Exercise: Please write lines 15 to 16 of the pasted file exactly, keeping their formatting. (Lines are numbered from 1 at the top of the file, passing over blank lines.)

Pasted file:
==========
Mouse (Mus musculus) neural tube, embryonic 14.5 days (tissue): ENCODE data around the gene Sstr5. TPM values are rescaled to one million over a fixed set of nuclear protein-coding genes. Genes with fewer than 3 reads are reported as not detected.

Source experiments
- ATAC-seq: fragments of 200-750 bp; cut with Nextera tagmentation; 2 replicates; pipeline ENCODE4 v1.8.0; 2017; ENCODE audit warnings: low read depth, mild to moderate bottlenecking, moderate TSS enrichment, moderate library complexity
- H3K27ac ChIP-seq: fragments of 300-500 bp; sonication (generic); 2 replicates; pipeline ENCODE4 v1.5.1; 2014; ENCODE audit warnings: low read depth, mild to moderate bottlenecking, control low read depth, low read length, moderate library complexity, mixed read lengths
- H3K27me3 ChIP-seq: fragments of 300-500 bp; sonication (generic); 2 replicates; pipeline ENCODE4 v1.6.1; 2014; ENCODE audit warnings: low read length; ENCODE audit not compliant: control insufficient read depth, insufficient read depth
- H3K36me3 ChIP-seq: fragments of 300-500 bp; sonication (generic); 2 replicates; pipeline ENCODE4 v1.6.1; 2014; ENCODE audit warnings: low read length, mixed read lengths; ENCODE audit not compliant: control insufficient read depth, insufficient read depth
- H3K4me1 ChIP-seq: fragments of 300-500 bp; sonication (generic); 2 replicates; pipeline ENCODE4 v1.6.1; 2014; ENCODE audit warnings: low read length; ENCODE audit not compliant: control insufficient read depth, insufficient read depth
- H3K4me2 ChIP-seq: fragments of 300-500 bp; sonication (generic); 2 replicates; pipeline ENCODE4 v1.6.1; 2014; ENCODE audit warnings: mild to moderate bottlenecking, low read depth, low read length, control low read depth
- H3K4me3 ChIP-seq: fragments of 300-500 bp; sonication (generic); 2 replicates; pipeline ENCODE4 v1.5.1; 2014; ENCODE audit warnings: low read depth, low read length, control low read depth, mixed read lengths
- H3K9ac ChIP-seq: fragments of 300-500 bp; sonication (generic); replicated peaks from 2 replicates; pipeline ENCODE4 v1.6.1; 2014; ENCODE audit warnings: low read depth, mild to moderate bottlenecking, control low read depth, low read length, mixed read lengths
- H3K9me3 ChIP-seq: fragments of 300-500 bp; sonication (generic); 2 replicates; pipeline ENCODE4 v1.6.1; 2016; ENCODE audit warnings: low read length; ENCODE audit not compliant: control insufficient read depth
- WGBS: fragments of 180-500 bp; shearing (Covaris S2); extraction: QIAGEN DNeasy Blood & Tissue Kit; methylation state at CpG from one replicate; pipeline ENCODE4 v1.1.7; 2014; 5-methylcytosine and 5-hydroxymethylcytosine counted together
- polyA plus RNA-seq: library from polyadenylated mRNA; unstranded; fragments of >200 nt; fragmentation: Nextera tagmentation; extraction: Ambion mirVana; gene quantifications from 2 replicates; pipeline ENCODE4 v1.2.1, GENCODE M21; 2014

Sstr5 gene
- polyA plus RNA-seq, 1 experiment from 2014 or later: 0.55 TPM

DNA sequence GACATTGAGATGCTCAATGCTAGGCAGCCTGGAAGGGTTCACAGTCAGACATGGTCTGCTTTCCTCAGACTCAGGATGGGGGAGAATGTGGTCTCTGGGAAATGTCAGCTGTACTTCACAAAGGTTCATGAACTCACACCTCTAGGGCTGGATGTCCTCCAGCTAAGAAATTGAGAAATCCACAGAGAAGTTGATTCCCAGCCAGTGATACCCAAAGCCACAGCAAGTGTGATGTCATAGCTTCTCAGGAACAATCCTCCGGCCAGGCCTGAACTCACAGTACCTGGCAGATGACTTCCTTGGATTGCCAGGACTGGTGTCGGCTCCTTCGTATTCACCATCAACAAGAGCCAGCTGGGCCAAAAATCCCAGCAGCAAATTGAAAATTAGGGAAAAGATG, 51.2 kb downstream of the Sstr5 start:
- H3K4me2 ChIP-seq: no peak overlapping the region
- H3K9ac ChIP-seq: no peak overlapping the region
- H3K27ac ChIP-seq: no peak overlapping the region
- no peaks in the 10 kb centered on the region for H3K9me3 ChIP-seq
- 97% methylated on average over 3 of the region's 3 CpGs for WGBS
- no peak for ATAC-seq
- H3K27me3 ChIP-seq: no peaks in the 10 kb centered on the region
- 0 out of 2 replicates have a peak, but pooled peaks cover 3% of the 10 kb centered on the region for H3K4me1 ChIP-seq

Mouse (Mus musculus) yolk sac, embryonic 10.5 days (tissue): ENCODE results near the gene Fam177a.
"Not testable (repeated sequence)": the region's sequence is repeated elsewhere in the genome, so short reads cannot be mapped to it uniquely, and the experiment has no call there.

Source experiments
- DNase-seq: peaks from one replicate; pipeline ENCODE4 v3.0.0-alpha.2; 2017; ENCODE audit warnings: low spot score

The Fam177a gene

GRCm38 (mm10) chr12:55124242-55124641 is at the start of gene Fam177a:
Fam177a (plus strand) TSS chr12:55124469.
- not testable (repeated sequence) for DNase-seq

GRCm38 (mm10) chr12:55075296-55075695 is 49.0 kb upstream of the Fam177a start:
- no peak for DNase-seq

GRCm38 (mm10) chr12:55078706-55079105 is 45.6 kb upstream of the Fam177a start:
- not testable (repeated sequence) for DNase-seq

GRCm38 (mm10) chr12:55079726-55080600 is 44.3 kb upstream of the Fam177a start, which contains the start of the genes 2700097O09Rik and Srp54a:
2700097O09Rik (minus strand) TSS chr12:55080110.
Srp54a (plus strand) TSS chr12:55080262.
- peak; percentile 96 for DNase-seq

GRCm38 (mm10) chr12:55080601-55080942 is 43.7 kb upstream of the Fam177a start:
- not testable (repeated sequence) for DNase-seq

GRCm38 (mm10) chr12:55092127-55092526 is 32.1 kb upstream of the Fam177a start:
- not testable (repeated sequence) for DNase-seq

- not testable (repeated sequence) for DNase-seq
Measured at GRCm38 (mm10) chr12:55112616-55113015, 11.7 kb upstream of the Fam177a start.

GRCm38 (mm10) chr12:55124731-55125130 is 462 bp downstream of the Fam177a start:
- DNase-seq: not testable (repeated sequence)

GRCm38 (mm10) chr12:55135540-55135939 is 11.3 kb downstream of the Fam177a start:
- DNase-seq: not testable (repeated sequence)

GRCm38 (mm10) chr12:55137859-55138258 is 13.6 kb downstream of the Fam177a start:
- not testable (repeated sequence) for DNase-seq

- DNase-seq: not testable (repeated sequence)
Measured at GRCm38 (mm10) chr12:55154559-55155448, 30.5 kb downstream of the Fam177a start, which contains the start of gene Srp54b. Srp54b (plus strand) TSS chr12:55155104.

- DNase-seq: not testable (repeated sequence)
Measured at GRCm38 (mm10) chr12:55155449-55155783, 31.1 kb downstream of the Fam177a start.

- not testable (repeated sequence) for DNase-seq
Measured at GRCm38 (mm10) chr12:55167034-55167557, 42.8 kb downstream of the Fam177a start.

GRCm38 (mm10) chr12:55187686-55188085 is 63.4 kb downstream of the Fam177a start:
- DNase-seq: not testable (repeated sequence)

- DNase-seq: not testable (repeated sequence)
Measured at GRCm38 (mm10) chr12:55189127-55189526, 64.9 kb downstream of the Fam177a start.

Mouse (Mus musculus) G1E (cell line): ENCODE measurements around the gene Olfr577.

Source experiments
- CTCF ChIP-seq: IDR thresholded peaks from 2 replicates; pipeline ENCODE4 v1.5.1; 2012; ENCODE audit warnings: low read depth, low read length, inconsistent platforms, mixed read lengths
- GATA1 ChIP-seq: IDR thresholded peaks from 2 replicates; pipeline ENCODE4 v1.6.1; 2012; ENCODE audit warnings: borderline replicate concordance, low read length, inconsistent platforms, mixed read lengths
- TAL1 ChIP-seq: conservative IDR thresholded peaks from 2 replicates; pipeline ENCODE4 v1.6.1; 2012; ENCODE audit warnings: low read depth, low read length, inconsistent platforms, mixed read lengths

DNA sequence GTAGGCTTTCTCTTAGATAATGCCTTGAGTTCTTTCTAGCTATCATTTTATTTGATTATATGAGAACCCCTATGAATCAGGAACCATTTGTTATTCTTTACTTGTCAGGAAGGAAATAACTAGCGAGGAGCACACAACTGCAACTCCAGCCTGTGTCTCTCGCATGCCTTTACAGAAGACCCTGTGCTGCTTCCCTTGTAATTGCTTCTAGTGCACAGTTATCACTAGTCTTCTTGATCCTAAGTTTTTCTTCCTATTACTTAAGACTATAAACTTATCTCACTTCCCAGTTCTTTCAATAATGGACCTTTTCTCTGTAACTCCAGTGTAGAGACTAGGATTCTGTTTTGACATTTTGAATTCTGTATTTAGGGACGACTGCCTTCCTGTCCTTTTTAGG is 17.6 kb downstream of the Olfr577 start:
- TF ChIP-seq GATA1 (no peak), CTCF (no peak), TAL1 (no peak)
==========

- polyA plus RNA-seq, 1 experiment from 2014 or later: 0.55 TPM

DNA sequence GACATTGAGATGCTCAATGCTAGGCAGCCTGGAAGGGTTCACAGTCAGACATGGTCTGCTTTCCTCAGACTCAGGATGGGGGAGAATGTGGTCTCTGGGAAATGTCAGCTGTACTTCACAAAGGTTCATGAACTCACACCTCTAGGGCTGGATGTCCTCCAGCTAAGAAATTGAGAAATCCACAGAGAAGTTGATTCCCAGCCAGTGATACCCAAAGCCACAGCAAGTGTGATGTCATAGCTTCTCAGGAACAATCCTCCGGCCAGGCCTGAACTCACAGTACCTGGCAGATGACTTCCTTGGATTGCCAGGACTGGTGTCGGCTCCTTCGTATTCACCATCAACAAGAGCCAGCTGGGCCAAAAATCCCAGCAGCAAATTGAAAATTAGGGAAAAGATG, 51.2 kb downstream of the Sstr5 start: